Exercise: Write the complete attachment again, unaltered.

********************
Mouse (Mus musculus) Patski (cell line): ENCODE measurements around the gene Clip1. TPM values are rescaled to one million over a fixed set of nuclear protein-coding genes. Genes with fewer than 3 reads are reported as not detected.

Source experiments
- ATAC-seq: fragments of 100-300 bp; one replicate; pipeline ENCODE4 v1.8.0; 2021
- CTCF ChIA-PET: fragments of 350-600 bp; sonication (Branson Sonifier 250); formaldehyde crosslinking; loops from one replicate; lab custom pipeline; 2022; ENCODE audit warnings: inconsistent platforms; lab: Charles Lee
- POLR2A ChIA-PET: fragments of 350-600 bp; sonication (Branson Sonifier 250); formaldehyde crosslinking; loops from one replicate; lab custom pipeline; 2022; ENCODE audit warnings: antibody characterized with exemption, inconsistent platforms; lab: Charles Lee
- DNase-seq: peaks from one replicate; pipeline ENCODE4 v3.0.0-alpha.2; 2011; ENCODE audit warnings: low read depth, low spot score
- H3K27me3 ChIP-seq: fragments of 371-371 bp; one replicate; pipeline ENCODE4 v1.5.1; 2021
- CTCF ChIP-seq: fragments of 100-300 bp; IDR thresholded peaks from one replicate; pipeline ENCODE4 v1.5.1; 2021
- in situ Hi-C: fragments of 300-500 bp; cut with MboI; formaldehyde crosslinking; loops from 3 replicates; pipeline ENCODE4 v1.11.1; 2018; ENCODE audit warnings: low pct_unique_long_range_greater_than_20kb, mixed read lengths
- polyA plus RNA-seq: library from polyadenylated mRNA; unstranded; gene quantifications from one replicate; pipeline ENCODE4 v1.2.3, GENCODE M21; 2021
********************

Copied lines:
Mouse (Mus musculus) Patski (cell line): ENCODE measurements around the gene Clip1. TPM values are rescaled to one million over a fixed set of nuclear protein-coding genes. Genes with fewer than 3 reads are reported as not detected.

Source experiments
- ATAC-seq: fragments of 100-300 bp; one replicate; pipeline ENCODE4 v1.8.0; 2021
- CTCF ChIA-PET: fragments of 350-600 bp; sonication (Branson Sonifier 250); formaldehyde crosslinking; loops from one replicate; lab custom pipeline; 2022; ENCODE audit warnings: inconsistent platforms; lab: Charles Lee
- POLR2A ChIA-PET: fragments of 350-600 bp; sonication (Branson Sonifier 250); formaldehyde crosslinking; loops from one replicate; lab custom pipeline; 2022; ENCODE audit warnings: antibody characterized with exemption, inconsistent platforms; lab: Charles Lee
- DNase-seq: peaks from one replicate; pipeline ENCODE4 v3.0.0-alpha.2; 2011; ENCODE audit warnings: low read depth, low spot score
- H3K27me3 ChIP-seq: fragments of 371-371 bp; one replicate; pipeline ENCODE4 v1.5.1; 2021
- CTCF ChIP-seq: fragments of 100-300 bp; IDR thresholded peaks from one replicate; pipeline ENCODE4 v1.5.1; 2021
- in situ Hi-C: fragments of 300-500 bp; cut with MboI; formaldehyde crosslinking; loops from 3 replicates; pipeline ENCODE4 v1.11.1; 2018; ENCODE audit warnings: low pct_unique_long_range_greater_than_20kb, mixed read lengths
- polyA plus RNA-seq: library from polyadenylated mRNA; unstranded; gene quantifications from one replicate; pipeline ENCODE4 v1.2.3, GENCODE M21; 2021